It’s important to point out that "the radical Islamists in Somalia never had much following until the Somali people became aware that an outside power was supporting the corrupt and thuggish military chieftains. The popularity of the Islamist movement then surged, allowing the Islamists to take over much of the country. In sum, where no problem with radical Islamists previously existed, the U.S. government helped create one."
Exposure to chemicals used in plastics may be linked with childhood obesity, according to results from a long-term health study on girls who live in East Harlem and surrounding communities that were presented to community leaders on Thursday by researchers at Mount Sinai Medical Center.
The chemicals in question are called phthalates, which are used to to make plastics pliable and in personal care products. Phthalates, which are absorbed into the body, are a type of endocrine disruptor — chemicals that affect glands and hormones that regulate many bodily functions. They have raised concerns as possible carcinogens for more than a decade, but attention over their role in obesity is relatively recent.
U.S. taxpayers need to know the risks behind the Federal Reserve’s $2 trillion in lending to financial institutions because the public is now an “involuntary investor” in the nation’s banks, according to a court filing by Bloomberg LP.
More Than 20 Types Of War Crimes Against Children Ascribed To /Ex-President Bush In Iraq And Afghanistan
Torture has received the most attention among the many war crimes of the Bush administration. But those who support Bush’s pursuit of the “war on terror” have not been impressed by recriminations over torture. Worse than torture are the murders of at least 50 prisoners in Abu Ghraib, Afghanistan, and Guantánamo, but again the hard-hearted are unimpressed when those whom they perceive as terrorists receive illegal extrajudicial capital punishment.
Senior members of the Bush administration today defended the physical abuse of prisoners by CIA operatives at Guantánamo and elsewhere round the world set out in graphic detail in secret memos released by president Barack Obama.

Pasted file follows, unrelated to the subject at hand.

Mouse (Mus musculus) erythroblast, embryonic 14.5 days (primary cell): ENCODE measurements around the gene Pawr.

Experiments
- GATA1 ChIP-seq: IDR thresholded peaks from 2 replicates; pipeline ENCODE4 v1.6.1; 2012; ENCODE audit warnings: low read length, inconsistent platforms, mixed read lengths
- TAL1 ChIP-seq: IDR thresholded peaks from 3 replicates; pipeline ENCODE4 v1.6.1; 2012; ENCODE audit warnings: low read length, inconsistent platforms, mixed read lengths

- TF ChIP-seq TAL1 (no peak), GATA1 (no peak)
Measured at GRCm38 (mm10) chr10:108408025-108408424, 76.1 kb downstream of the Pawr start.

General Michael Hayden, head of the CIA under president George Bush, and Michael Mukasey, who was attorney-general, criticised Obama for releasing the memos.
Between 2006 and 2008, some 40 women who served in the Iraq War spoke to me of their experiences at war. Twenty-eight of them had been sexually harassed, assaulted or raped while serving.
They were not exceptions. According to several studies of the US military funded by the Department of Veteran Affairs, 30% of military women are raped while serving, 71% are sexually assaulted, and 90% are sexually harassed.
The U.S. Environmental Protection Agency on Friday declared that greenhouse gas emissions like carbon dioxide endanger human health and welfare, clearing the way for possible U.S. regulation.
The EPA said it found that "greenhouse gases in the atmosphere endanger the public health and welfare of current and future generations" and human activities spur global warming.
The long-awaited release Thursday of four Bush-era memos lays out in clinical detail many of the controversial interrogation methods secretly authorized by the Bush administration — from waterboarding to trapping prisoners in boxes with insects — while former President George W. Bush was publicly condemning the use of torture.
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